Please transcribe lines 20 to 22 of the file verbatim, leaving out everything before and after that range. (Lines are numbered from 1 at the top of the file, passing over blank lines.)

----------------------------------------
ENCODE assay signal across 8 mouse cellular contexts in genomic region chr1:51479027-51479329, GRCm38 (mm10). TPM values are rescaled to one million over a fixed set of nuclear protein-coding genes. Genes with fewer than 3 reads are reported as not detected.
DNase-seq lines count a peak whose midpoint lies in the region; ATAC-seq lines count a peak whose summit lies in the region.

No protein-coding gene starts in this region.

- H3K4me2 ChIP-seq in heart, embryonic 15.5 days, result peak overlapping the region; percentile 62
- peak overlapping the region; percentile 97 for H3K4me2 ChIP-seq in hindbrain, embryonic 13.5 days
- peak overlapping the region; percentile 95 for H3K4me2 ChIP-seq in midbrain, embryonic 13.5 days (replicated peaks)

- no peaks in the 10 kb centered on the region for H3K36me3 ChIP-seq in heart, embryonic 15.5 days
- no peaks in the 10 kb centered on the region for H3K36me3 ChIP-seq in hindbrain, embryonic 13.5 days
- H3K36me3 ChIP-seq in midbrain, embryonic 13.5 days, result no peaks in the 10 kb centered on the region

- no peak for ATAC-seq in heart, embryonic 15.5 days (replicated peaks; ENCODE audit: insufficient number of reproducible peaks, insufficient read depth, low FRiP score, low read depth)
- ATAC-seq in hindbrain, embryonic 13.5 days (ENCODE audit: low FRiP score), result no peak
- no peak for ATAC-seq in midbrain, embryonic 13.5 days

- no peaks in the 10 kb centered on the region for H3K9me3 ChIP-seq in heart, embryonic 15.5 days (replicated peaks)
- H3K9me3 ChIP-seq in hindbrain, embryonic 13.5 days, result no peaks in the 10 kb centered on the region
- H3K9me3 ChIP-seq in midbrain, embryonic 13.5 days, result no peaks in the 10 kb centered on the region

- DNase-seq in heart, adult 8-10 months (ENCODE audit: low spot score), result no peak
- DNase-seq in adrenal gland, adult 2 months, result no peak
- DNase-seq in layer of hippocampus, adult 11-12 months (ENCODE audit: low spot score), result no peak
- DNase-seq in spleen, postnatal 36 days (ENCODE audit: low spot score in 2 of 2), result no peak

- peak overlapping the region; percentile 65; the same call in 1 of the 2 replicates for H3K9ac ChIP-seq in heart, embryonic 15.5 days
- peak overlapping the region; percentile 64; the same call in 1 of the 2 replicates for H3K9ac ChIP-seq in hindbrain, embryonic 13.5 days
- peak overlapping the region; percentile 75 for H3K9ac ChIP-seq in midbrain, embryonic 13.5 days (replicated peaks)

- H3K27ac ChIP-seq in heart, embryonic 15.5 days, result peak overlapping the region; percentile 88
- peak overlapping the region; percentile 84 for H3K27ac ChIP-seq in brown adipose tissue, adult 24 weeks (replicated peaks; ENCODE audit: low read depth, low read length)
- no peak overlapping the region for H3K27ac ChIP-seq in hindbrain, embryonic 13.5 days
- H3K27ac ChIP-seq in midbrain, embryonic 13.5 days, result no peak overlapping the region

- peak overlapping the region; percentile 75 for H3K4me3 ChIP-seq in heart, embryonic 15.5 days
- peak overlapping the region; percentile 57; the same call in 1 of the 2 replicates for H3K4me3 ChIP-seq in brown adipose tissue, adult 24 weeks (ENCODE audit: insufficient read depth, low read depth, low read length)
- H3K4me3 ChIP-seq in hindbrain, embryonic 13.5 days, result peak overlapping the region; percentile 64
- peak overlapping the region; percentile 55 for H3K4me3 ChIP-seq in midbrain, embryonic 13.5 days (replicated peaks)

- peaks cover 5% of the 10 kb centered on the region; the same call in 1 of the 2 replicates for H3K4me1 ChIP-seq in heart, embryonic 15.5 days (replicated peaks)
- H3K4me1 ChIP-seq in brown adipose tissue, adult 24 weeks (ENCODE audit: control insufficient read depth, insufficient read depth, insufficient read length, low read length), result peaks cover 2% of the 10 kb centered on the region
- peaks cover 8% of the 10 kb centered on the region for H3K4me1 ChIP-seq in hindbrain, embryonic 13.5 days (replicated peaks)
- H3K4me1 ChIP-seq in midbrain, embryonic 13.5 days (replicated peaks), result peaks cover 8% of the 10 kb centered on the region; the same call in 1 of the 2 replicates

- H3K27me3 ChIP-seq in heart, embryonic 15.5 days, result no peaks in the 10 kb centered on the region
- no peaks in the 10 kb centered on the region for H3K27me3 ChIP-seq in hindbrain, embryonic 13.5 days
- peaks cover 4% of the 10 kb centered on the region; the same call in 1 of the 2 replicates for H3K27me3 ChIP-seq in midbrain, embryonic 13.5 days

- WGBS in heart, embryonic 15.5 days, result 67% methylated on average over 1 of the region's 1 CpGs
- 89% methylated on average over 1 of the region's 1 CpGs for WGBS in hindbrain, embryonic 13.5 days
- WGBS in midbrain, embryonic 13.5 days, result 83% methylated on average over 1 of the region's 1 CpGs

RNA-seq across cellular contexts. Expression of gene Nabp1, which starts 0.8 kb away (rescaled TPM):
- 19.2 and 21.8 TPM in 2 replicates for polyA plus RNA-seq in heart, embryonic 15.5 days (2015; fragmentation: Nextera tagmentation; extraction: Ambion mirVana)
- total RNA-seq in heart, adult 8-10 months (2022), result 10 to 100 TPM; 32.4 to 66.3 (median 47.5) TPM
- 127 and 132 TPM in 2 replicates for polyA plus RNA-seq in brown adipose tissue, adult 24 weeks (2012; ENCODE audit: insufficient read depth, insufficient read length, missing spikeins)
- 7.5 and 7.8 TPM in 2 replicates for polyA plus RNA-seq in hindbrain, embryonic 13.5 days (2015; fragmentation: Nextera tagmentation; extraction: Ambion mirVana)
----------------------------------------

- peak overlapping the region; percentile 65; the same call in 1 of the 2 replicates for H3K9ac ChIP-seq in heart, embryonic 15.5 days
- peak overlapping the region; percentile 64; the same call in 1 of the 2 replicates for H3K9ac ChIP-seq in hindbrain, embryonic 13.5 days
- peak overlapping the region; percentile 75 for H3K9ac ChIP-seq in midbrain, embryonic 13.5 days (replicated peaks)